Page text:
Tag Archives: Programming

Install and Configure OpenCV2 in VS2010

OpenCV is a very useful C++ Computer Vision library. Since the pre-built superpack is available, and can be downloaded from here, the installation is rather simple. The problems begin when you’re trying to find different include/lib/bin directories and define them in Visual studio 2010.

  1. Download the latest version of the Superpack.
  2. Run the EXE file, and extract all the files to some directory, e.g., C:\OpenCV23
  3.  Find the subdirectory “build” inside your OpenCV directory. In this subdirectory, find the directory “bin” which is appropriate for your operational system and compiler, e.g., for 32bit VS2010: C:\OpenCV23\opencv\build\x86\vc10\bin
  4. Now you have to add some environmental variables. The instructions can be found here. Add the full path to the “bin” directory to the PATH variable.
  5. Add the variable: OpenCV_VER = 231     (where 231 is the full version number of your OpenCV (i.e., 2.3.1), without dots)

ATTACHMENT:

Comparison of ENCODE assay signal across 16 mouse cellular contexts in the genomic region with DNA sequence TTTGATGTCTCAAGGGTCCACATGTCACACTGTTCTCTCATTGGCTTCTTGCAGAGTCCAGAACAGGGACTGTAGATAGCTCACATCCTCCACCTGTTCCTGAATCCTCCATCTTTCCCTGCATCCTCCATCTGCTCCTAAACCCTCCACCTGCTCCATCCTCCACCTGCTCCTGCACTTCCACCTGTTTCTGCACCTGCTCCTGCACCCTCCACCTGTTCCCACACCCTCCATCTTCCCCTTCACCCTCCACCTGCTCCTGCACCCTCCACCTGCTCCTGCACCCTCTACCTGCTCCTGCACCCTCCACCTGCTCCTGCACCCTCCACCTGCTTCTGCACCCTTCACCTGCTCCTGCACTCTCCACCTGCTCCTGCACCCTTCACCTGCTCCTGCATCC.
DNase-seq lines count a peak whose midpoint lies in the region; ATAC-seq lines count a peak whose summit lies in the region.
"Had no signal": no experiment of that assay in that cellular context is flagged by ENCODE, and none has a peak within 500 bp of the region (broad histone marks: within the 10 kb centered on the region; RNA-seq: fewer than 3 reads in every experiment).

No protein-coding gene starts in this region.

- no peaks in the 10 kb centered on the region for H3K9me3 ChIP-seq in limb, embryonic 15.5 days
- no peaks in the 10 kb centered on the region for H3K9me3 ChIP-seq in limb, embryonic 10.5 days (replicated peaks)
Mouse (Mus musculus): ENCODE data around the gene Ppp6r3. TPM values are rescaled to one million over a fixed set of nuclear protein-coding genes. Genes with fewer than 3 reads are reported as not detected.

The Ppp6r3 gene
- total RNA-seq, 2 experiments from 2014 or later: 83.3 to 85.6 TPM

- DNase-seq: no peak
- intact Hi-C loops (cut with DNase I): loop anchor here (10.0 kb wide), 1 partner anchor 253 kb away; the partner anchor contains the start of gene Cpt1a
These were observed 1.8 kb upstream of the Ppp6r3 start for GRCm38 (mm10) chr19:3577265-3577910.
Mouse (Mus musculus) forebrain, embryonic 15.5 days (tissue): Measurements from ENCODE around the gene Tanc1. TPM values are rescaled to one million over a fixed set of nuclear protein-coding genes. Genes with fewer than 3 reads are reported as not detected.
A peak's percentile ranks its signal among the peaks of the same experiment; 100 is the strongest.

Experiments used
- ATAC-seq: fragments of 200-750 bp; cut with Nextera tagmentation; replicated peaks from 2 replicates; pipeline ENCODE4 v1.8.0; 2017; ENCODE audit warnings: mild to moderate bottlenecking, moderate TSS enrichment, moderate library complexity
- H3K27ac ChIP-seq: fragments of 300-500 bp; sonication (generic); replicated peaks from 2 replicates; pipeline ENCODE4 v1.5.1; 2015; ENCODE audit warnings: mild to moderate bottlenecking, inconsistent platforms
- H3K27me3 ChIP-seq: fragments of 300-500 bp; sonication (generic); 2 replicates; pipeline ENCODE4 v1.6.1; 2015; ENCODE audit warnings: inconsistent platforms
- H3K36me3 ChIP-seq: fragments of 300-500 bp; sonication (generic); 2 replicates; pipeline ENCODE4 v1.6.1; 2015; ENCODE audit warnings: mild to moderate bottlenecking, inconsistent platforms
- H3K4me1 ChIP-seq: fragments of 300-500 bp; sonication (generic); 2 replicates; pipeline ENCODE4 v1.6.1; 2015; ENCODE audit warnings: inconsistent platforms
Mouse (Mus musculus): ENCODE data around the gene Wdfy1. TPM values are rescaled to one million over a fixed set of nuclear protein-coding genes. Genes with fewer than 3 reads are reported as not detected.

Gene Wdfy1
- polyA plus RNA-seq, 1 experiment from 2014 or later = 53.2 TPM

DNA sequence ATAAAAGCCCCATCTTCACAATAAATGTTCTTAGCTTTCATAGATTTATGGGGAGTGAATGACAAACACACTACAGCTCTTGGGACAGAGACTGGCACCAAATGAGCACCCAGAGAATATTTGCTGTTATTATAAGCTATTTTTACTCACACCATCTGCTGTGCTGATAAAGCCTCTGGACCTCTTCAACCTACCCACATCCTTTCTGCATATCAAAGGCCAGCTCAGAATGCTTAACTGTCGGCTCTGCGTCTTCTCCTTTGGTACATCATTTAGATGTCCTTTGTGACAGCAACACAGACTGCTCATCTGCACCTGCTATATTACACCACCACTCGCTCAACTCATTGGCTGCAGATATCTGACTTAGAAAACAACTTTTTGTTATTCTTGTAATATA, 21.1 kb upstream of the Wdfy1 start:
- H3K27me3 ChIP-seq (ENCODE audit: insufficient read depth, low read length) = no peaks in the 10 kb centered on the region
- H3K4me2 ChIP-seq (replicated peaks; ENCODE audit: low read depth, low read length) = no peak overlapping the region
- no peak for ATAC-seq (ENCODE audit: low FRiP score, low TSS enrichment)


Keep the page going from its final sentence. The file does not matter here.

6. Add the variable: OpenCV_PATH = C:\OpenCV23\opencv\build   (where the path should point to your “build” directory)
  7. Now, create the text file OpenCV_Debug.props:

<!–?xml version=”1.0″ encoding=”utf-8″?>
<Project ToolsVersion=”4.0″ xmlns=”http://schemas.microsoft.com/developer/msbuild/2003″&gt;
<ImportGroup Label=”PropertySheets” />
<PropertyGroup Label=”UserMacros” />
<PropertyGroup>
<IncludePath>$(OpenCV_PATH)\include;$(IncludePath)
</PropertyGroup>
<PropertyGroup>
<LibraryPath>$(OpenCV_PATH)\x86\vc10\lib;$(LibraryPath)
</PropertyGroup>
<ItemDefinitionGroup>
<Link>
<AdditionalDependencies>opencv_core$(OpenCV_VER)d.lib;opencv_highgui$(OpenCV_VER)d.lib;opencv_imgproc$(OpenCV_VER)d.lib;opencv_features2d$(OpenCV_VER)d.lib;opencv_calib3d$(OpenCV_VER)d.lib;opencv_video$(OpenCV_VER)d.lib;opencv_objdetect$(OpenCV_VER)d.lib;%(AdditionalDependencies)
</Link>
</ItemDefinitionGroup>
<ItemGroup />
</Project>

and the file OpenCV_Release.props:

<!–?xml version=”1.0″ encoding=”utf-8″?>
<Project ToolsVersion=”4.0″ xmlns=”http://schemas.microsoft.com/developer/msbuild/2003″&gt;
<ImportGroup Label=”PropertySheets” />